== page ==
Name: Teflon Don
Posting date: 8/23/07
Stationed in: Ramadi, Iraq
Milblog url: acutepolitics.blogspot.com
After I got back to Ramadi I spent two days doing a whole lot of nothing while waiting for my platoon to come back from Falluja. I planned to spend day three turning in extra unused gear at noon, then doing more nothing. I woke up to the phone ringing.
The other soldier in the building, left behind on guard duty, answered the call: "Alpha Company, 3rd platoon, this is SPC W. Yeah, he's here. OK, I'll tell him."
Dimly reckoning that I was late for my appointment with supply, I started to roll out of bed, stopping to look at my watch on the way. It read 0936. Uh-oh. My buddy came in: "You need to go down now and turn in your gear."
"I thought I was doing that at noon."
"You're going to Falluja today. They destroyed a truck."
My tasks for the day now included going over to another company's Tactical Operation Center (TOC), drawing the RG-31 that they were lending us while ours was in the shop for repairs, and then driving it to Falluja with the team sent to transport the damaged truck back to Ramadi.
I got the paperwork from the TOC and headed down to the motor pool to sign for the vehicle. The maintenance teams for the different companies normally reserve vehicles just for such occasions as this -- in the States, we'd call them lemons. Here, we have a less kind name for them, one that reflects our heightened chance of injury while operating them. My hope that the truck I was signing for would not be one of those proved false.
Before I could sign for the truck, I had to help get it running. The batteries were completely dead and needed replacement, and the navigational system was toast. The air conditioning functioned poorly, and the radio mount was built out of wood -- liable to become a hail of screws, splinters, and flying radios in the event of an explosion.
I swapped out the batteries, signed for it, and drove it away.
I spent the next hour and a half running around trying to track down a working gun mount for the RG-31. It is of foreign construction, and the ring mount on the turret requires a different style of pintle than the US standard. As trucks get blown up and mounts are destroyed, we're left with few options besides finding adapters to use with other mounts, or performing redneck hack-and-slash welding that maintenance really doesn't appreciate. I never did find a mount. Fortunately, the convoy to Falluja already had enough gun trucks that we weren't required to mount a gun for the trip. Once we got to Falluja, we found a working mount in the platoon gear stockpile. All the time I had that morning was taken up by the lemon.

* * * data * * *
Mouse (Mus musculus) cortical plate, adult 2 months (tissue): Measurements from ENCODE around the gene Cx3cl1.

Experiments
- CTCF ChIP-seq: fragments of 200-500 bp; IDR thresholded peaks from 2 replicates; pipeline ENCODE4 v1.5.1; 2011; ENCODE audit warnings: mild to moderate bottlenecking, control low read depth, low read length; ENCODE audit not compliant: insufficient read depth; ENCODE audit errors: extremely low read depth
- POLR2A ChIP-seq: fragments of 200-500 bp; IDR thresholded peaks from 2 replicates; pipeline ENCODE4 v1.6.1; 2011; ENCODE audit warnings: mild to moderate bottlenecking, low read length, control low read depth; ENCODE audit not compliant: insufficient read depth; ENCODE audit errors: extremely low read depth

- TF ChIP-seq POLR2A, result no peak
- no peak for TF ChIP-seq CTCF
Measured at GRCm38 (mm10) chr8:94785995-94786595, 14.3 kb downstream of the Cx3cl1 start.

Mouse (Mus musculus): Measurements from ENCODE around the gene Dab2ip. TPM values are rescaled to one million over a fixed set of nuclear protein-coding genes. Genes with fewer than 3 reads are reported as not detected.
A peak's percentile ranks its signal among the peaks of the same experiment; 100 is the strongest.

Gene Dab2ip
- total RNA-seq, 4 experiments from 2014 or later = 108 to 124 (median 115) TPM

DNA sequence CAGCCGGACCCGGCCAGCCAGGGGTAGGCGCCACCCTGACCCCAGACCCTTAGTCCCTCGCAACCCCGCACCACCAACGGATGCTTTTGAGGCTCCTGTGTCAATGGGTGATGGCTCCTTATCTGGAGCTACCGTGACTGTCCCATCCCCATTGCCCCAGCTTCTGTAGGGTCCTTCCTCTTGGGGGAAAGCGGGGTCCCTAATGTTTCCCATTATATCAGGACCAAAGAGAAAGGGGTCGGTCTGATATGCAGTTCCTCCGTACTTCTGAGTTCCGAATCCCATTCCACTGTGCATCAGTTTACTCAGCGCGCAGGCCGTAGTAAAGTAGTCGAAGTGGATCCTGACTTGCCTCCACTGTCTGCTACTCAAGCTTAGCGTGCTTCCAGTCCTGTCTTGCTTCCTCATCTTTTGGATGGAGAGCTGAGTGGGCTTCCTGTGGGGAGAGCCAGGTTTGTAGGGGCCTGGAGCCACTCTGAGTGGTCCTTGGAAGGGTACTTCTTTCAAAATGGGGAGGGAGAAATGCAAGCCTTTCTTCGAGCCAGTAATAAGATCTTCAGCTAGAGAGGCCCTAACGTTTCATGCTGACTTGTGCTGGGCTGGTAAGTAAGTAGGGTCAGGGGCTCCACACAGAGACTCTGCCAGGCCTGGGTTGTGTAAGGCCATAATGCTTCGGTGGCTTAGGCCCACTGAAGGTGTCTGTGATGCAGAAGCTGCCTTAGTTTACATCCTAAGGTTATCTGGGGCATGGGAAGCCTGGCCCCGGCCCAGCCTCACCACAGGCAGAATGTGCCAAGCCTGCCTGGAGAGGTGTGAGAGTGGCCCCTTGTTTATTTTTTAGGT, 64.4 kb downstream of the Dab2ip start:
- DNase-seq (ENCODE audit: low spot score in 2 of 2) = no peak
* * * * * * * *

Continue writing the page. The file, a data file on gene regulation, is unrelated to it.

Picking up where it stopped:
We left the gate at 1400, and returned at 1410. The backup tractor for the tractor-trailer recovery team broke down before we made it completely out of the gate. We had to stand by the trucks for another two hours while the tractor was recovered into the FOB and replaced. At 1730 we finally pulled into Camp Falluja, where I learned that the lineup time for our next mission was at 0130. It would be a three-day operation.
Great. So now I have six hours to eat my first meal of the day, finish fixing a truck, supplement my previous night's four hours of sleep, and pack for three days. This is why they call Iraq "The Suck".
While in Falluja, we swapped out the RG-31's bad electronic
parts with working ones from the blown-up truck. We had a few problems
with the loaner before we handed it back in, but nothing so major it
couldn't be fixed by someone punching a window and screaming a little. By the time I turned it back in it had new batteries, some fresh oil, two new bullet
holes, shrapnel damage to three windows and the left side, and all
other issues unchanged. Fair trade in my book.
The three-day mission was to clear a route into the area of interest, nestled within a loop of the Euphrates river near Amiriyah. Following us was a combined force of Army, Marine, and Iraqi Army troops, who would then seal off the area and fan out gathering intel, "making face" with the villagers, and searching for caches.